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sctroyenne
Diglot
Senior Member
United StatesRegistered users can see my Skype Name
Joined 3437 days ago

739 posts - 1312 votes 
Speaks: English*, French
Studies: Spanish, Irish

 
 Message 1049 of 1317
24 June 2014 at 6:06am | IP Logged 
emk wrote:
sctroyenne wrote:
I feel like I've been able to keep languages pretty well-separated - when I'm speaking in French I'm thinking in French until I come across something I really can't express.

Ironically, I get a similar effect in the other direction: I'll be thinking in English until I come across something which I can express quite nicely in French, but which sounds awkward in English. This happens less when I'm using English heavily with monolingual speakers, though—my brain will eventually suppress my French.


I recognize this too - especially with all of French's lovely linking words and conjunctions. One of the Service Public podcasts talked about issues with the French language, which included the "invasion" of English. One of the experts said that it's completely natural that a "better" way to express something (which usually means something that conveys the same meaning in fewer syllables) will supplant the more convoluted, which is the case for a lot of the English terms being adopted into French.
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emk
Diglot
Moderator
United States
Joined 3578 days ago

2615 posts - 8805 votes 
Speaks: English*, FrenchB2
Studies: Spanish, Ancient Egyptian
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 Message 1050 of 1317
24 June 2014 at 8:34pm | IP Logged 
Je continue ma préparation pour à la conférence. Aujourd'hui : deux sessions d'une heure sur iTalki.

Session 1 : Un tutorat informel avec Olivier Nyssen. Il était formidable, et on a parlé de startups, de mon travail, de mon CV et de beaucoup d'autres choses dont j'aurai besoin de parler cette semaine. Grace à ma semaine d'immersion, je pouvais parler très rapidement et couramment et je ne cherchais pas trop de mots.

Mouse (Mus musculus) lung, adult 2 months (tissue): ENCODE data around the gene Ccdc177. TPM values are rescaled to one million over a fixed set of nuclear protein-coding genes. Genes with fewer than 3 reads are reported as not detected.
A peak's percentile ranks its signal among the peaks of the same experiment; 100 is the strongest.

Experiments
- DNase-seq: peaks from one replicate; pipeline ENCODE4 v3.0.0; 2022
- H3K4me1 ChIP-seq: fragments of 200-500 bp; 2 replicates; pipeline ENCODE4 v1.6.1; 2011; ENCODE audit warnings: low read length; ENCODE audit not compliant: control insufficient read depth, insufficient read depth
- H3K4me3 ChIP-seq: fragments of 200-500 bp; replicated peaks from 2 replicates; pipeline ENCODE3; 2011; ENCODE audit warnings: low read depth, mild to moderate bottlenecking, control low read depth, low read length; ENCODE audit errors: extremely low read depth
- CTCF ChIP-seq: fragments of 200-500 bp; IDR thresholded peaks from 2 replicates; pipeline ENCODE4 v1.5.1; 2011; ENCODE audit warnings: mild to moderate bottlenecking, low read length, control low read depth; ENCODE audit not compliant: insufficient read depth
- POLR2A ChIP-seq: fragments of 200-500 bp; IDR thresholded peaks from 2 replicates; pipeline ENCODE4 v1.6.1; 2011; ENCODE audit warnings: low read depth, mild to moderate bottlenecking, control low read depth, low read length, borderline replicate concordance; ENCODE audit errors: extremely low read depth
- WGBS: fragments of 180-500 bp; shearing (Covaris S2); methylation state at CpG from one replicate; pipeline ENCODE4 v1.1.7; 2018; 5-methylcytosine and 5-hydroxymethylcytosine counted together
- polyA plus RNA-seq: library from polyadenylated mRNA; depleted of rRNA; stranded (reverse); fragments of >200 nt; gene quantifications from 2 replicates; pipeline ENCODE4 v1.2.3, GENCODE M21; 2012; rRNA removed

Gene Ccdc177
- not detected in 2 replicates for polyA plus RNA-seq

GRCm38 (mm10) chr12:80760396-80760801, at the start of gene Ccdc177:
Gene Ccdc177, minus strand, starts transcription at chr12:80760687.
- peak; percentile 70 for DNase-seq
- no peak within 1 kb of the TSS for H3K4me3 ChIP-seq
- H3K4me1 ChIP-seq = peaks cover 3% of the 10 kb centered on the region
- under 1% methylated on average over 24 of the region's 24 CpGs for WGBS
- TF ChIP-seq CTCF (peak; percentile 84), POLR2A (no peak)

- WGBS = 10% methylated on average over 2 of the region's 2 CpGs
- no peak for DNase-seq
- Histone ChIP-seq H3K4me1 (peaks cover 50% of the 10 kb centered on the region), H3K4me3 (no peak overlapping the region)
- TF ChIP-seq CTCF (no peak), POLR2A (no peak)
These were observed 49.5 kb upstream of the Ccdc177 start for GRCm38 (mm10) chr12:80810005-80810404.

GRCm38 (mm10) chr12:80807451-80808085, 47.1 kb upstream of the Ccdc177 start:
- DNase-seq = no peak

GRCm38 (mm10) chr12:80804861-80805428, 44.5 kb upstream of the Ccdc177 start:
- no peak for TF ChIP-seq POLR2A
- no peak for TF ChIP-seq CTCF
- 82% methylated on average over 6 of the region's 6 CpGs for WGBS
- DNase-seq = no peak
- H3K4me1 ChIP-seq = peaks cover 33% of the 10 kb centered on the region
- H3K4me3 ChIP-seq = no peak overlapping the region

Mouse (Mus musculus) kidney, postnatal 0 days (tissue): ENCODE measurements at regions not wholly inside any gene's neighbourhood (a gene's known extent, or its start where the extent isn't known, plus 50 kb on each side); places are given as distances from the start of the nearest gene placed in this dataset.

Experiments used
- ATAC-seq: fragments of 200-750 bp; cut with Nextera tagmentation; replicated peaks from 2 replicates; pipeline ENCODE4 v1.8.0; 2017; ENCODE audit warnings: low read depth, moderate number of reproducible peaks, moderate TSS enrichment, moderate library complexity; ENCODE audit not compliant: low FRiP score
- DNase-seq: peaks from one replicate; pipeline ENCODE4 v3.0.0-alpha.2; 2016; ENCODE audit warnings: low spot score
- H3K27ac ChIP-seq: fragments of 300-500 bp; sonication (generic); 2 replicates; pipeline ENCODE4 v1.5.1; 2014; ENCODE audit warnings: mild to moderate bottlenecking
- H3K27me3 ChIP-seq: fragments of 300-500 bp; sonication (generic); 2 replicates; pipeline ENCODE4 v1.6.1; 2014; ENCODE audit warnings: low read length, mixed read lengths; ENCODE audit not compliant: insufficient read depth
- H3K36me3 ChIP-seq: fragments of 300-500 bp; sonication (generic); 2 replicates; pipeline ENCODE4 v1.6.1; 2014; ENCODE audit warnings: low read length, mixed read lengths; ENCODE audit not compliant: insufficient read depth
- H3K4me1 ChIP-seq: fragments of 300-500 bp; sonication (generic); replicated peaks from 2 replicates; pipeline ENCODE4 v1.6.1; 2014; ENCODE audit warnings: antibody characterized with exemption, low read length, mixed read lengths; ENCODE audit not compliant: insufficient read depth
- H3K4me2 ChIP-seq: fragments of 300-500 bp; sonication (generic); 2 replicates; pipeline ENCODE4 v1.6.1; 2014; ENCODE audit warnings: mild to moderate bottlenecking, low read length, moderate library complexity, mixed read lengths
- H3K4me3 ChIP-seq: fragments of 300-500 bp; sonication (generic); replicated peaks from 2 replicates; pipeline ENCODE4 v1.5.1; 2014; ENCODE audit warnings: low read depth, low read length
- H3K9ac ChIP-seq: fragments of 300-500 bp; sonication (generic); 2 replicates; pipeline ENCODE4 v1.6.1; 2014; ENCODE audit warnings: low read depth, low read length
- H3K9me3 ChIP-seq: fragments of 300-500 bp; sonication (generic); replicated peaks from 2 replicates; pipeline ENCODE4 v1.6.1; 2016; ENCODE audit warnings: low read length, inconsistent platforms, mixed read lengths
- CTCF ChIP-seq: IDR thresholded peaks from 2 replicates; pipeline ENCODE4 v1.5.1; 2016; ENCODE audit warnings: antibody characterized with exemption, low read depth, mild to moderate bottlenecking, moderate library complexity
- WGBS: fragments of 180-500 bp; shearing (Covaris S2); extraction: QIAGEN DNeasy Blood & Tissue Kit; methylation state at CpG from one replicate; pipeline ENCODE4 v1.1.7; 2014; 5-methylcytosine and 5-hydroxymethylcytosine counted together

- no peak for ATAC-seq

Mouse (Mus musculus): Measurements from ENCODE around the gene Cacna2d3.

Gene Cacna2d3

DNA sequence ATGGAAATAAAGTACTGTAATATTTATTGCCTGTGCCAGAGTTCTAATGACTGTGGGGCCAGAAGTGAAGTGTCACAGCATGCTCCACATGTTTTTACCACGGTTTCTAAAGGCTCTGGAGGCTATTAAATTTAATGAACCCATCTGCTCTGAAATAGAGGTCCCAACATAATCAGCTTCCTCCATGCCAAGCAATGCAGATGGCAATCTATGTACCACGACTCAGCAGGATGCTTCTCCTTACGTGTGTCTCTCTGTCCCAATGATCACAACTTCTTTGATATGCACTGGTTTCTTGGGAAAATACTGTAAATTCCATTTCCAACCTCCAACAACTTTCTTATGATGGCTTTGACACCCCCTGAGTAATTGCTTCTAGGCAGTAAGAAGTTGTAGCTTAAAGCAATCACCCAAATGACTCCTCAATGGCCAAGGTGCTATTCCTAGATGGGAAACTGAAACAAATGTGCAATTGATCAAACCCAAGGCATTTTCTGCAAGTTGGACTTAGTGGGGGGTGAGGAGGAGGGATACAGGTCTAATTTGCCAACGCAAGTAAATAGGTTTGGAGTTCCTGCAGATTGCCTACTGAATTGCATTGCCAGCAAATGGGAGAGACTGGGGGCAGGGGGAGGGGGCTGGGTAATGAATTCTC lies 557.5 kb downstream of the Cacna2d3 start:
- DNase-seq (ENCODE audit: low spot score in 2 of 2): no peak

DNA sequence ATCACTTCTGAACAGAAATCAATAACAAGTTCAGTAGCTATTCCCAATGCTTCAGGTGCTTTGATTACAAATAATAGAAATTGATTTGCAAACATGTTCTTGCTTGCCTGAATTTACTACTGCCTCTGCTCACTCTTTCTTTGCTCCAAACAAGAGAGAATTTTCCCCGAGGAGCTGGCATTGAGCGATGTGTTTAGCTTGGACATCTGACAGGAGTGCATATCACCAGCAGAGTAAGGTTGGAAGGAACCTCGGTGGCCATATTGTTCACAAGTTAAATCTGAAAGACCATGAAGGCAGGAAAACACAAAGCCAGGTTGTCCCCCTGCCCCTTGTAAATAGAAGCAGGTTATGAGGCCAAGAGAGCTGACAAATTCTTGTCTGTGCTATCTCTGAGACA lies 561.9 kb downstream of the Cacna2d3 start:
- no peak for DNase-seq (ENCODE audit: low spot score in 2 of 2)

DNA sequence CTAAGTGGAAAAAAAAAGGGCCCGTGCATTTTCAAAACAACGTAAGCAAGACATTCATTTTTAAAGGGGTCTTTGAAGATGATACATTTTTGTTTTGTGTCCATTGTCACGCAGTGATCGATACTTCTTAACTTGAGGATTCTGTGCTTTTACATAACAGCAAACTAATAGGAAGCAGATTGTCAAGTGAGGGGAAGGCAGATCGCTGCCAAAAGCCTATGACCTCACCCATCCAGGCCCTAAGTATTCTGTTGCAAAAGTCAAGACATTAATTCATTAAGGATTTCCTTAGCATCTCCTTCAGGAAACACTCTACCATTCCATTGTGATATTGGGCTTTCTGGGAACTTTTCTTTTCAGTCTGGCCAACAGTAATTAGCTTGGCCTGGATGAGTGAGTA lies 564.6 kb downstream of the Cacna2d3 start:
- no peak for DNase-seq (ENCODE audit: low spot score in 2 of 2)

Session 2 : Et théorie, elle était une locutrice native et elle habitait à Paris. Mais je parlais plus rapidement et plus couramment qu'elle. Bizarre.

J'aurai une autre session demain matin. Et bien sûr, VoilaTV est allumée en permanence chez nous. Et comme d'habitude, mon français améliore très rapidement. Franchement, quand il ne me faut qu'un peu d'immersion pour améliorer mon français, les livres de grammaire et les drills ne m'intéressent pas.

Gardez un œil sur mon blog français cette semaine. Je vais parler un peu de la conférence.
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emk
Diglot
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 Message 1051 of 1317
27 June 2014 at 2:00pm | IP Logged 
Je n'ai pas beaucoup de temps ce matin, mais la conférence va très bien. J'ai rencontré plusieurs entrepreneurs français avec des produits très intéressants, j'ai vu un robot d'Aldebaran et j'ai eu beaucoup de conversations en anglais et en français. Apparemment, après un peu d'immersion, mon niveau de français suffit pour ce genre de conversations professionnelles. Je suis plus convaincant en anglais, bien sûr, mais quand je parle en français, il y a souvent un moment de surprise chez mes interlocuteurs et parfois des compliments.